Concerns about drones, how to hunt exoplanets and more reader feedback

Send in the drones

Researchers are taking cues from bats, moths and swallows to develop fancy flight maneuvers for drones. In “High fliers” (SN: 2/7/15, p. 18), Nsikan Akpan described future unmanned vehicles that, like nature’s best aerial acrobats, may dodge obstacles, navigate turbulent winds and land precisely on perches.

Readers were wowed by the technical prowess expected in the next generation of drones. “Fascinating,” commented Jim LeSire. “I didn’t think they’d have the computer processing capability for doing this so soon. The mechanical aspects, yes, but not the ‘brains.’ Very impressive.” On Twitter, Will Spears summed up the feelings of many readers: “The future looks exciting.”

Others, though, expressed concerns about flooding the skies with human-made fliers. “Something I’ve not heard mentioned once is the potential ecological impact once drones begin to share many properties with wildlife, including size, shape and population density,” wrote commenter bruzote. “Will falcons injure themselves on bird-sized drones? Also, how will a flock of birds behave when encountering a flock of drones?” After reading Eva Emerson’s Editor’s Note about the feature (SN: 2/7/15, p. 2), Mayra Bloom agreed that a more measured approach to describing the implications of new scientific endeavors such as drones was needed. “I encourage SN’s superb editors to report not only the promise, but also the dangers, side effects and possible misuses of the science they represent and champion so ably.”

The great exoplanet hunt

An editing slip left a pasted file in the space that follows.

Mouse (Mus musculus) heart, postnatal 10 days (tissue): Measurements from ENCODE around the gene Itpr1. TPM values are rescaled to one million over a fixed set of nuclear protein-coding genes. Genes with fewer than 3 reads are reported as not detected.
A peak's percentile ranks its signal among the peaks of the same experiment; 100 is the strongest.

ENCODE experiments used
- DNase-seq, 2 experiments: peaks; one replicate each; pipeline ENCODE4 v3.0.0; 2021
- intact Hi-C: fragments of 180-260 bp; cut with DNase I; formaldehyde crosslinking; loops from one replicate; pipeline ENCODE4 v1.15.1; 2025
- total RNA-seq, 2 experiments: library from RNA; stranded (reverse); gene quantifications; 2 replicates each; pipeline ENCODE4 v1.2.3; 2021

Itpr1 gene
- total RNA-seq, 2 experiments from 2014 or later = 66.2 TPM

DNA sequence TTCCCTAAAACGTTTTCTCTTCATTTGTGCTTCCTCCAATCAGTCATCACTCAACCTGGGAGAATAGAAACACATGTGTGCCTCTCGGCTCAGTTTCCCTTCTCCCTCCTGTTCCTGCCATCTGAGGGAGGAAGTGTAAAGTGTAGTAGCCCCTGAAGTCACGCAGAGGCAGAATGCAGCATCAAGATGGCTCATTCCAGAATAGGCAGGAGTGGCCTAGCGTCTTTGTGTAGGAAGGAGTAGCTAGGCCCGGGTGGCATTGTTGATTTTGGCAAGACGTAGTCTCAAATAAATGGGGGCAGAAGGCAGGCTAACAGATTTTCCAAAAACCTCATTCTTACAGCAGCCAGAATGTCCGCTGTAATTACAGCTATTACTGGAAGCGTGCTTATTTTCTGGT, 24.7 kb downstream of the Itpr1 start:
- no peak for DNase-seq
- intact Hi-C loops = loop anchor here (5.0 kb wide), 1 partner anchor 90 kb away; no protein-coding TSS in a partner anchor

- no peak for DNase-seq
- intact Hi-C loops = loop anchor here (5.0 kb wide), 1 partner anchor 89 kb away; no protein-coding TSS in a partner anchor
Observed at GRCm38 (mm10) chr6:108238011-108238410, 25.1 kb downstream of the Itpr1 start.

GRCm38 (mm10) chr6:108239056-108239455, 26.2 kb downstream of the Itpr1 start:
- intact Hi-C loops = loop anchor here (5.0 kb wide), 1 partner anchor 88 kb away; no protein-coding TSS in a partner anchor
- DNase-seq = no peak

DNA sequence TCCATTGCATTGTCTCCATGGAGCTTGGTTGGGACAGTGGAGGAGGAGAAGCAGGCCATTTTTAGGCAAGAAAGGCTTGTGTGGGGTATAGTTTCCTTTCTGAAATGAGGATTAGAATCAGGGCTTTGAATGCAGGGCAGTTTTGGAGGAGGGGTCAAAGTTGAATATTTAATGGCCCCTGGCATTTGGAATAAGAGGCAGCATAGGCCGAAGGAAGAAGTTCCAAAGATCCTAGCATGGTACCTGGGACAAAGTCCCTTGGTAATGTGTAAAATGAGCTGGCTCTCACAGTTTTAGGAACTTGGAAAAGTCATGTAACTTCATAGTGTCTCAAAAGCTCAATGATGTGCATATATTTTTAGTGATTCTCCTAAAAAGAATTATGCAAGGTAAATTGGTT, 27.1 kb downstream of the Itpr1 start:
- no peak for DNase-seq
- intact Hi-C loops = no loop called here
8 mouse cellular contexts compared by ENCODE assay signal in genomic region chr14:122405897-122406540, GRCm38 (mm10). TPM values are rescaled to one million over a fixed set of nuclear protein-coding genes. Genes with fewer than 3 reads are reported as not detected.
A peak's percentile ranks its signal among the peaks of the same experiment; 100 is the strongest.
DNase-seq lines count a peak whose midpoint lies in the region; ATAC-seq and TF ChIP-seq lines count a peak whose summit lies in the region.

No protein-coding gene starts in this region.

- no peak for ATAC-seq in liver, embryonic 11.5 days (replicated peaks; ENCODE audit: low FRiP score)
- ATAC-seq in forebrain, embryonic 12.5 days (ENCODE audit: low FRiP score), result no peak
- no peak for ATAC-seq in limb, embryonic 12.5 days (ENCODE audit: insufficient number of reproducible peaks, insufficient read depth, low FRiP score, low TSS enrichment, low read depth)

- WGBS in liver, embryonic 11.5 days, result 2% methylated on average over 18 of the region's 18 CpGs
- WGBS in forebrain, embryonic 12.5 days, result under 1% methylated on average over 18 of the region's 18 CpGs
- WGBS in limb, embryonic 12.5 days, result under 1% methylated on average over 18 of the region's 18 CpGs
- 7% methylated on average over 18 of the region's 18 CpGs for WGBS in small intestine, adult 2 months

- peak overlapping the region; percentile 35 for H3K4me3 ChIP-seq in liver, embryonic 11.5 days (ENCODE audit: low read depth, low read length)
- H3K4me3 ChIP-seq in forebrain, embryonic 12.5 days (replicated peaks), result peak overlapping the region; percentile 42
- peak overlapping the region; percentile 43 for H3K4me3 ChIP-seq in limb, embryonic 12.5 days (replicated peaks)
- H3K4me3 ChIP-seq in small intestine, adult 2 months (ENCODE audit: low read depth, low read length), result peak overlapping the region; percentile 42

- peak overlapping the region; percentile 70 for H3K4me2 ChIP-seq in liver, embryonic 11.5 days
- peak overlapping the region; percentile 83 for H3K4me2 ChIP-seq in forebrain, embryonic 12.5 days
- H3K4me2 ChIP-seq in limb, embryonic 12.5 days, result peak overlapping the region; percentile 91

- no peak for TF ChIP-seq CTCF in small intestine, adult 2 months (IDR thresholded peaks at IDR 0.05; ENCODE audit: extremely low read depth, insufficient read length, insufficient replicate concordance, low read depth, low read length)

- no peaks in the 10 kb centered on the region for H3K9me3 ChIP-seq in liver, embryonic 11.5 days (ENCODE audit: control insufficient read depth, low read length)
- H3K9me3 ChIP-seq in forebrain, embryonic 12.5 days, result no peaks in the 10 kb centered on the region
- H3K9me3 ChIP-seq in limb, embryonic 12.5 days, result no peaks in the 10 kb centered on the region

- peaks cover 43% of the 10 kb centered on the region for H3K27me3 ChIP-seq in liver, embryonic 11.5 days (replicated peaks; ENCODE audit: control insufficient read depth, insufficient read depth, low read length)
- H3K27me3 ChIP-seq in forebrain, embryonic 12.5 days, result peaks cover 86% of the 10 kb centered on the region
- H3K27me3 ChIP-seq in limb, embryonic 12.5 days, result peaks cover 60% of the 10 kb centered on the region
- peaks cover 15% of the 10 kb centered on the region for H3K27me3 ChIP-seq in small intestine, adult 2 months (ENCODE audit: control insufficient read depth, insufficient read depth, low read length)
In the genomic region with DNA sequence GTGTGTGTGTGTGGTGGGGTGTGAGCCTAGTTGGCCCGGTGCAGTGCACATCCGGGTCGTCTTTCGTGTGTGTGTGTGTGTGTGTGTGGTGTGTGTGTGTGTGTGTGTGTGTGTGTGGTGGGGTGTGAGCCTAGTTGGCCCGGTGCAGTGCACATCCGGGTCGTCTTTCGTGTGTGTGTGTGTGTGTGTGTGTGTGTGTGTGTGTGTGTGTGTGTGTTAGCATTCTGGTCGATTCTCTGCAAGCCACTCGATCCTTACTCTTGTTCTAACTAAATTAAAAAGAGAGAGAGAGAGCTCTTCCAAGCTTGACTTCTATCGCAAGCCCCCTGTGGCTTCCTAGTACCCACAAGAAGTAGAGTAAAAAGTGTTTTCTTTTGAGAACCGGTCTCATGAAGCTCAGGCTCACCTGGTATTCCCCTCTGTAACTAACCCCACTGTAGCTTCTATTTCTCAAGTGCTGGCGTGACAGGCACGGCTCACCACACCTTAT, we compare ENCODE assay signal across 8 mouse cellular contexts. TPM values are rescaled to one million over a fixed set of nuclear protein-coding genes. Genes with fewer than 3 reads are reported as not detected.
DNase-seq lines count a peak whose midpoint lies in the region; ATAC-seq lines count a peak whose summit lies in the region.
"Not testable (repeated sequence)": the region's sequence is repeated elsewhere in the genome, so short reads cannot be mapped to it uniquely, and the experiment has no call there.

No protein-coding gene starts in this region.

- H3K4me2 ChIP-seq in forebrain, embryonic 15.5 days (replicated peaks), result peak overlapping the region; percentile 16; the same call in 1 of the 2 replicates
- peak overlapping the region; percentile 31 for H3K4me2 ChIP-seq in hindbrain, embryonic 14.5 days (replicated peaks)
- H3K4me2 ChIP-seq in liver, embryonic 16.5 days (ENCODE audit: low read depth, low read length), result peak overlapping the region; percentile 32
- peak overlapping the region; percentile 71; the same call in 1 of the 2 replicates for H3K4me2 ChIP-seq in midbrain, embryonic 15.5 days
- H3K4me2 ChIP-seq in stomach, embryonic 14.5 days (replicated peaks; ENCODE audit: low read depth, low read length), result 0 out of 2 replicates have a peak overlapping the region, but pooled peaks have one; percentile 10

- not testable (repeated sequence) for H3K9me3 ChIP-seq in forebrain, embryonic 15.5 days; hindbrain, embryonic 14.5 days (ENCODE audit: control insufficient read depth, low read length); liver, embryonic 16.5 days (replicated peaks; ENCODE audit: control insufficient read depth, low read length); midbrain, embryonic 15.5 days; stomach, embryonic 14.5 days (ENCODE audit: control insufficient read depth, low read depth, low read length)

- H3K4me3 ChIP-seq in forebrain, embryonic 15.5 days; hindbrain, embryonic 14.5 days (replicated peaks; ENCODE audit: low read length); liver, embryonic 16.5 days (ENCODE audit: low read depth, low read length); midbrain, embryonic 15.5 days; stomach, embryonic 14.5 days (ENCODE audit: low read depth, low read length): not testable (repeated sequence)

Kepler’s planet count continues to climb. An analysis of data from the space telescope adds new worlds to the catalog of suspected exoplanets, including a few that might host liquid water on their surfaces, as Christopher Crockett reported in “Kepler finds 554 potential planets” (SN: 2/7/15, p. 9).

“I’ve read many articles that discuss how space researchers can detect planets revolving around their suns by seeing minute drops in the starlight as the planet or planets cross in front of their sun as seen from our telescopes,” wrote Steve Ostrom. “Knowing that all planetary systems are not so perfectly aligned to our unique viewing angle, what would be the approximate percent of these star systems that give us such a great view of planet transits?”

Getting a good view depends on the size of the star and the length of the planet’s orbit, Crockett says. Large stars provide a bigger target, and planets that huddle close to their stars can be seen from a wider variety of angles. The probability of seeing an Earthlike planet transit a sun-sized star, for example, is only about 0.5 percent. But that number jumps to nearly 10 percent when the planet’s distance from its sun-sized star is one-tenth of Earth’s distance from the sun. The reason Kepler has found so many planets — more than 1,000 confirmed and nearly 3,200 candidates — is that the telescope searched more than 150,000 stars.

Playing the machine

In “Computer algorithm masters poker” (SN: 2/7/15, p. 14), Andrew Grant introduced Cepheus, a program that’s proved to be unbeatable at heads-up limit Texas Hold’em despite knowing nothing about its opponent’s hand.

“I just finished reading Brian Christian’s The Most Human Human, and was therefore very interested in Grant’s article,” wrote Dennis Kell. “One difference between poker and games like checkers and chess is the ability to ‘read’ other players. The most successful poker players do not bluff or call bets randomly. They read other players’ actions. It would seem to be a great advantage to a computer that its human opponent cannot read its eyes or actions. No need for sunglasses.”

Missing credit

In “High fliers” (SN: 2/7/15, p. 18), the credit for the photo of a hawk moth hovering in front of LED lights was omitted on Page 20. Jonathan P. Dyhr should receive credit for the image.

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